Thomas Lindy Nissen eventually gets the buck – and a hard lesson in the importance of knowing your gear inside out before taking it to the field
The better hunter you are, and the more you know about the gear you use, the more luck you will normally have – but not always. This story relates an occasion when things went the opposite way, unfortunately within the earshot of a certain Mr. Loud Mouth.
I’m sitting in a high seat in the beautiful German Rhineland. I’m there with German hunting guide Michael Jacobs. Behind the high seat, there’s a valley that contains old vineyards, which have now turned into a real wilderness. In front of us, we have an open field with fresh grass, clover and other herbs that roe deer and wild boar find attractive. Our mission is not only to shoot a good roebuck or a young boar, it’s also to test the new Zeiss Victory V8 scope in action – for which I soon will get the opportunity.
In another area, not far from where we are sitting, another hunting journalist is stalking roebucks with public relations manager at Zeiss Sports Optics, Armin Dobat. This might not seem relevant, but I will later be sorry about this, and for good reason.
As it becomes darker, a roe doe approaches the field, and starts to eat the grass. For some minutes I study the elegant deer through the new Zeiss Victory HT 8×54 binoculars – which we also have the opportunity to test on this hunt. Some minutes later, another roe deer arrives at the scene. This time it’s a roebuck, with six points, which means it is a buck the guide will allow me to shoot.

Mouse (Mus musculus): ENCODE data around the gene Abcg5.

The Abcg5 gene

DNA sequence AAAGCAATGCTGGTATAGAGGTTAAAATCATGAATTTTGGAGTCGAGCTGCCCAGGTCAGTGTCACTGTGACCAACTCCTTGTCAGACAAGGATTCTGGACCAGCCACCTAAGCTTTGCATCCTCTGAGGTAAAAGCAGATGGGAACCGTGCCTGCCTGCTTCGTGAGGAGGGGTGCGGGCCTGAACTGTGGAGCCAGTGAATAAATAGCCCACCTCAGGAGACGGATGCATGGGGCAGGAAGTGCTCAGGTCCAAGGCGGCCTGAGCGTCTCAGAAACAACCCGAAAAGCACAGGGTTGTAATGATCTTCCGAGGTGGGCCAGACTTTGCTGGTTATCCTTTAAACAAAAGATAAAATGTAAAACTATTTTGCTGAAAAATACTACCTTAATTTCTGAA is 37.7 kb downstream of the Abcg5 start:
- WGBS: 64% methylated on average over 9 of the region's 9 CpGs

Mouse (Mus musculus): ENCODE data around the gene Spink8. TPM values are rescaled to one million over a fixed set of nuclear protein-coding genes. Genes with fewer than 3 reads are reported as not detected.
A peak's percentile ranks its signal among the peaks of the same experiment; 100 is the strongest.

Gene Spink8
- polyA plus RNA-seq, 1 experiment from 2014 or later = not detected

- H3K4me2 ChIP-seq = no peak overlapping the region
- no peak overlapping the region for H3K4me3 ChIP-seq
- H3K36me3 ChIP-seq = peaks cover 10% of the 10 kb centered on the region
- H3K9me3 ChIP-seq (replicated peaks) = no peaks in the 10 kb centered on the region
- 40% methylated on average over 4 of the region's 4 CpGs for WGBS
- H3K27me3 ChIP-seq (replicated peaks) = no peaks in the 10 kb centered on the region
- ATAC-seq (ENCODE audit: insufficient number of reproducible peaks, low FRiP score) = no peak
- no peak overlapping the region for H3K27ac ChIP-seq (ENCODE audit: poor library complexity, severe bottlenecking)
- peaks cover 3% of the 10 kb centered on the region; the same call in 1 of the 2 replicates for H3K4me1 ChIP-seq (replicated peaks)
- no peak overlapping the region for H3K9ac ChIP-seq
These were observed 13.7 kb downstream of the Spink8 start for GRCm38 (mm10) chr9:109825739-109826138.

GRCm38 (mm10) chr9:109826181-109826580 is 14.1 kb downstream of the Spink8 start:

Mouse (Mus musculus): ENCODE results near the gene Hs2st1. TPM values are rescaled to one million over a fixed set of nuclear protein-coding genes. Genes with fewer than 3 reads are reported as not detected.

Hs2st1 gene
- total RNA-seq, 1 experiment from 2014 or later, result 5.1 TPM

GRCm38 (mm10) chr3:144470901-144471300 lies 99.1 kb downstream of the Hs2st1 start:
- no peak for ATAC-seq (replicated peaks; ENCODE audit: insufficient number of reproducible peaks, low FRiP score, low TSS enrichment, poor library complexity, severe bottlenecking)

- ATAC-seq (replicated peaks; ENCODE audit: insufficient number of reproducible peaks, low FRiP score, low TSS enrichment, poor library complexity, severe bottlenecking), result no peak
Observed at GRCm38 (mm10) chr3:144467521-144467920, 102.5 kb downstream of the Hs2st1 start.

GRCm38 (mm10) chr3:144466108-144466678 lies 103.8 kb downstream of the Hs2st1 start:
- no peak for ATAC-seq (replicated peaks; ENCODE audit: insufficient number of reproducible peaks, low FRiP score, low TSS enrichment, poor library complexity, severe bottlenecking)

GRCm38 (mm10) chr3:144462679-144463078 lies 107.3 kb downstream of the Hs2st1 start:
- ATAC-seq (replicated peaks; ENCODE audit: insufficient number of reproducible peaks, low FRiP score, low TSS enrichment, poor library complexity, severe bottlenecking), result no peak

I find a nice rest for the rifle, adjust the magnification and turn down the red dot in the crosshair. The roebuck starts to eat; as he does, he presents himself broadside towards me. It’s perfect, a chance I can’t miss – nearly a little too easy. I take the shot. The roebuck jumps two steps forward and looks back over his shoulder. The shot was – in my opinion – good, but the signs the roebuck makes tells both Michael and I that the bullet missed the target.
The roebuck disappears seconds later in the bushes. My guide agrees it looked like a clean miss, and suggests that we wait for 10 minutes before checking out the site where the buck stood when the shot was taken. I agree, lean my body back, and try to relax. After five minutes, a roebuck shows at the same location as the previous shot. I sit back bolt upright, check it out in the binoculars, and realise that it is exactly the same buck. I look at the guide: can I shoot again? He nods. I adjust the same things as earlier and find a good rest.
As I shoot, the roebuck does the same jump forward and looks over his shoulder. It looks like I missed him again, but this time I was not that sure that my shot was perfect. I therefore take advantage of the chance to shoot once more before the roebuck disappears. Cycling a round, I pull the trigger again. This time I hear the bullet hit something, but the roebuck just stands still, looking amazed at something behind him. The buck hasn’t moved.
It’s perfect, a chance that I can’t miss –
nearly a little too easy.
I take the shot